Most of the time, young children dream about far away fantasy places, talk about wanting to be vets or astronauts when they grow up, or are happier than pigs in mud playing cricket or footy on the quiet cul-de-sac where their house sits.

Not Gary Mullins.

As a youngster, he was always drawn to the marathon, and in his words, ‘Watching Deek and Mona’s at the Commonwealth and Olympic Games was a must for me.’

He played every sport as a junior, and even tried to get onto Gladiators as a 21-year-old, training his backside off only for the show to be cancelled.

“I suppose training ethics were there from the beginning,” he says.

“I ran my first marathon aged 21 off four weeks’ training, and going on a party bus two nights before the Honolulu Marathon – it was awesome,”

“But then life took over.”

At 32 years young, Mullins was 95kgs and living life to the full, but a friend asked him to run a 10k in Brisbane and Mullins admittedly had forgotten ‘that feeling’.

“Running…it is so free,” he reminisces.

“Two years later, I was 80kgs, a personal trainer, and coaching.

“In 2012 I tried my first ultra, and I was simply hooked.

“I started looking at qualifying times for 24hrs, 100kms and 50km World Championships, so in 2014 I set my eyes on making the 100k team and headed over the following year to Auckland, NZ with friends Sarah Jane Marchell and Lise Gribely, where I ran 7hrs 12mins.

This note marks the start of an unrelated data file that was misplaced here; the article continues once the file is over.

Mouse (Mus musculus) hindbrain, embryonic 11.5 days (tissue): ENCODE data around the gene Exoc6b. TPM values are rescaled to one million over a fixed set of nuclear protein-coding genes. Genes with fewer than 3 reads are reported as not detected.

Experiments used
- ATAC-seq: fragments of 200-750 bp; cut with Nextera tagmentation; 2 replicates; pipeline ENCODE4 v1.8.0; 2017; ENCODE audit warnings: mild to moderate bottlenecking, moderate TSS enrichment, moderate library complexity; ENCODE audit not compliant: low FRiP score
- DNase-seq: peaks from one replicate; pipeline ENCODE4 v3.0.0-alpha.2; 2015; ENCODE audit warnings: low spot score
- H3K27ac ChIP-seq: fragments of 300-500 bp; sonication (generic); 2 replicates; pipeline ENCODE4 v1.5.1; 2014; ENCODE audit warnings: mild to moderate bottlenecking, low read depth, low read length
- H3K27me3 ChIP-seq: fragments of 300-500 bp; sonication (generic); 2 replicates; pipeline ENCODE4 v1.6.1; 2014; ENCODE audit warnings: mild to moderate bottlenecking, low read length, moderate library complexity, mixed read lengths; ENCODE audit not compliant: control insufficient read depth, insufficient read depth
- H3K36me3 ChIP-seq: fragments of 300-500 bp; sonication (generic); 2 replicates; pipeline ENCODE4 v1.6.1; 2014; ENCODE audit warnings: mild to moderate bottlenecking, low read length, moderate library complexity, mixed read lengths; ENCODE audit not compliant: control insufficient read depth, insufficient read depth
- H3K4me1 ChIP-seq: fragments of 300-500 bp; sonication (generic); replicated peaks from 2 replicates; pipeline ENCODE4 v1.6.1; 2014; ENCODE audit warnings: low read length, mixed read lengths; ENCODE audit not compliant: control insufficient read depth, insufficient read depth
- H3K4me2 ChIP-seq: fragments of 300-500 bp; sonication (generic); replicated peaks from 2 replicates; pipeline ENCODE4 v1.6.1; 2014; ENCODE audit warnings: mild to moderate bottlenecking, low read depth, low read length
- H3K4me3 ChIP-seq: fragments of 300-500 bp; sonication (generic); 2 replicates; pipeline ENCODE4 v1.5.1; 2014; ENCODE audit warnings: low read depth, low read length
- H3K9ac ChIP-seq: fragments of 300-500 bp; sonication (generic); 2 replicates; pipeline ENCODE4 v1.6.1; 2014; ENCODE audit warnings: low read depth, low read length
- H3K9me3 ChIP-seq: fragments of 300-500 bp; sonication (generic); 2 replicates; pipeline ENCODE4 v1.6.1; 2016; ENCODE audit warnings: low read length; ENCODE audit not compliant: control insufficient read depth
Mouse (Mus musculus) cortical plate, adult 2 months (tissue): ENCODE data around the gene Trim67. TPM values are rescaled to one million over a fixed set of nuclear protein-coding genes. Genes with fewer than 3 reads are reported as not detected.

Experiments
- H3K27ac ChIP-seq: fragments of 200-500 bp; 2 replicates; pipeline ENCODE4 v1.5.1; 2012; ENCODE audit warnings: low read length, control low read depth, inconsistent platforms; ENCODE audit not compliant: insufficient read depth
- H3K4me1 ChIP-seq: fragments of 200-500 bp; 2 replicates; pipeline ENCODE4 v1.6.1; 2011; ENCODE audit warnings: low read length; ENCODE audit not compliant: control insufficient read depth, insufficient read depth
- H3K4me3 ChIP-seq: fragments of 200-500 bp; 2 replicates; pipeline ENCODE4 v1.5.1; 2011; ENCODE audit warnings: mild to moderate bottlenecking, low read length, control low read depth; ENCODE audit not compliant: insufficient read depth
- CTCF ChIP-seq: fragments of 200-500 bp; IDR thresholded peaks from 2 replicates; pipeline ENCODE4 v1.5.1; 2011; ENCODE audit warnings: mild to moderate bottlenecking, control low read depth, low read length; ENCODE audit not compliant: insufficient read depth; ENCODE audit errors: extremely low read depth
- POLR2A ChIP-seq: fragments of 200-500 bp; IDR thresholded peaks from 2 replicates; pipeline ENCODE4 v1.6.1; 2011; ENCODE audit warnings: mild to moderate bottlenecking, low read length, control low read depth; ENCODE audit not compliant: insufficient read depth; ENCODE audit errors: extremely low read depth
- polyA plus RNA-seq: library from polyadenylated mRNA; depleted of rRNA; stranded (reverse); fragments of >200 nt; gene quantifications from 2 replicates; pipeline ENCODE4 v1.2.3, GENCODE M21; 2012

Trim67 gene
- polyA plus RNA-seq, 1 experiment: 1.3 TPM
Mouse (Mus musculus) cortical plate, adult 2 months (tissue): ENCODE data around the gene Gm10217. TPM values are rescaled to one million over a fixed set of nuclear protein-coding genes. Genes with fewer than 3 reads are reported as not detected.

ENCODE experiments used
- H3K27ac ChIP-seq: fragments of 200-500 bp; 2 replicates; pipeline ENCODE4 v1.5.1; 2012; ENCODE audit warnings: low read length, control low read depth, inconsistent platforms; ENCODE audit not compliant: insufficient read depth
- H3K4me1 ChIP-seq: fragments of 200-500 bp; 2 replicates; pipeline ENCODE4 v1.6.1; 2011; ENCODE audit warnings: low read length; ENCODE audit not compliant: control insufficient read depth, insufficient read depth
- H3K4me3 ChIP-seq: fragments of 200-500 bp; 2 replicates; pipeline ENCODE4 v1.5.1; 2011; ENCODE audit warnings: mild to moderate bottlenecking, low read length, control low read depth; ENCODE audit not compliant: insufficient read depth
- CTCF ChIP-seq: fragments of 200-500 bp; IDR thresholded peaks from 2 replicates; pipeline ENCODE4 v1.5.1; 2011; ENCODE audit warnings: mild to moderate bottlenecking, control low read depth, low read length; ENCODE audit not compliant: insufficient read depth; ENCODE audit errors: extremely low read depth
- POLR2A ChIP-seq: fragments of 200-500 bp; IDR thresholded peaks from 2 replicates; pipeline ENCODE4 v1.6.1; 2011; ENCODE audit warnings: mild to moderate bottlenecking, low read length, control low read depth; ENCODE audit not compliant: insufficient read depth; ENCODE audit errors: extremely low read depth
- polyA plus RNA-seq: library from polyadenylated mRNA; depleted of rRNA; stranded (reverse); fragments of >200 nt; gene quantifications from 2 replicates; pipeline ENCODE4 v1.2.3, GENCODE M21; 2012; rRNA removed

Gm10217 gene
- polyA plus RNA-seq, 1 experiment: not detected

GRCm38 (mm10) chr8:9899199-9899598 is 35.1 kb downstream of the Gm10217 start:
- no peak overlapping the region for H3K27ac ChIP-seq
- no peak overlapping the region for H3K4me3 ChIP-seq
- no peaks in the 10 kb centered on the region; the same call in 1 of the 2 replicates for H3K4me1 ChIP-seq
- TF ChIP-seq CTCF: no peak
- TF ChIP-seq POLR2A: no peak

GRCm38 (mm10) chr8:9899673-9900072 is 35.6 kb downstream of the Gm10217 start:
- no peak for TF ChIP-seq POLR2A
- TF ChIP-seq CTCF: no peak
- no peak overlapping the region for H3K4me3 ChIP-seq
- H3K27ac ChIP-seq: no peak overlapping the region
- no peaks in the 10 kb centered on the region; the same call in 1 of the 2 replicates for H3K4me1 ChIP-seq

“I’m not ashamed to say I had tears in my eyes, because achieving that qualifying time is an awesome feeling.”

Now aged 45, Mullins lovesracing, saying there’s something in it that he gets more out of for himself. From 800m sprints to ultra distances, the sport’s got it all – training, recovery, struggles, mental aspect, and fuel, and most will be surprised at his training schedule.

“I usually average only 90 to 100kms per week,” he says.

“As a coach and personal trainer, I cover an extra 30k to 40k, so I feel I have the balance right for me.

“I always I would like to represent Australia at least three times; wearing the Aussie singlet is such pride. Getting that phone call from the selectors is always a good feeling, but it also meant that I had to get that training right.

“The AURA team have backed 14 athletes chosen to represent their country, and we don’t just want to compete – we want to win.

“We have some amazing runners in Australia that are just outside of running qualifying times, but I say don’t give up. Just keep working away with your coach, talk to past Aussie representatives and get an idea of what it takes to get there.

“Representing your country is an amazing honour, and we want more runners stepping up to represent the great culture that is developing in our teams.”

Pictured: Gary Mullins getting air in this shot of him at UTA 2018. Photograph – Supplied/Facebook.